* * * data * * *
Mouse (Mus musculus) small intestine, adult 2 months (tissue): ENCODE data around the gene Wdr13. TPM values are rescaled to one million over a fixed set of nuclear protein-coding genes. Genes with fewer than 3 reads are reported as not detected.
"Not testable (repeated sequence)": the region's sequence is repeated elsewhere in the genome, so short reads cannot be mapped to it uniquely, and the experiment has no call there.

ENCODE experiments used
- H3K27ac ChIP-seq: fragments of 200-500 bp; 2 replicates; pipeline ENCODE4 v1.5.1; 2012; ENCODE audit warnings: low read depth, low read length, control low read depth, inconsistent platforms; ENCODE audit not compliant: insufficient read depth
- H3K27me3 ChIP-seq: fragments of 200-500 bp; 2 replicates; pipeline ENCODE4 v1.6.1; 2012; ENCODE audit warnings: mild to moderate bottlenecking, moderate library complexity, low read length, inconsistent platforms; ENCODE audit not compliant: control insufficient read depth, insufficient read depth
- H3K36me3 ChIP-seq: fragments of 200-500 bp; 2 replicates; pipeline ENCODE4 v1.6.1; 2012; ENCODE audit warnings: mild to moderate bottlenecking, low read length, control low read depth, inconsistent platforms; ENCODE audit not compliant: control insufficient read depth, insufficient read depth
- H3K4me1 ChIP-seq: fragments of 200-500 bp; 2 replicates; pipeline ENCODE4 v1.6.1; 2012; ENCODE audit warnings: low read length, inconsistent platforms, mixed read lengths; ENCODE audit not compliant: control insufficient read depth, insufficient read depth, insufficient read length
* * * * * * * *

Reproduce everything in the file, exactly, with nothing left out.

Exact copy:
Mouse (Mus musculus) small intestine, adult 2 months (tissue): ENCODE data around the gene Wdr13. TPM values are rescaled to one million over a fixed set of nuclear protein-coding genes. Genes with fewer than 3 reads are reported as not detected.
"Not testable (repeated sequence)": the region's sequence is repeated elsewhere in the genome, so short reads cannot be mapped to it uniquely, and the experiment has no call there.

ENCODE experiments used
- H3K27ac ChIP-seq: fragments of 200-500 bp; 2 replicates; pipeline ENCODE4 v1.5.1; 2012; ENCODE audit warnings: low read depth, low read length, control low read depth, inconsistent platforms; ENCODE audit not compliant: insufficient read depth
- H3K27me3 ChIP-seq: fragments of 200-500 bp; 2 replicates; pipeline ENCODE4 v1.6.1; 2012; ENCODE audit warnings: mild to moderate bottlenecking, moderate library complexity, low read length, inconsistent platforms; ENCODE audit not compliant: control insufficient read depth, insufficient read depth
- H3K36me3 ChIP-seq: fragments of 200-500 bp; 2 replicates; pipeline ENCODE4 v1.6.1; 2012; ENCODE audit warnings: mild to moderate bottlenecking, low read length, control low read depth, inconsistent platforms; ENCODE audit not compliant: control insufficient read depth, insufficient read depth
- H3K4me1 ChIP-seq: fragments of 200-500 bp; 2 replicates; pipeline ENCODE4 v1.6.1; 2012; ENCODE audit warnings: low read length, inconsistent platforms, mixed read lengths; ENCODE audit not compliant: control insufficient read depth, insufficient read depth, insufficient read length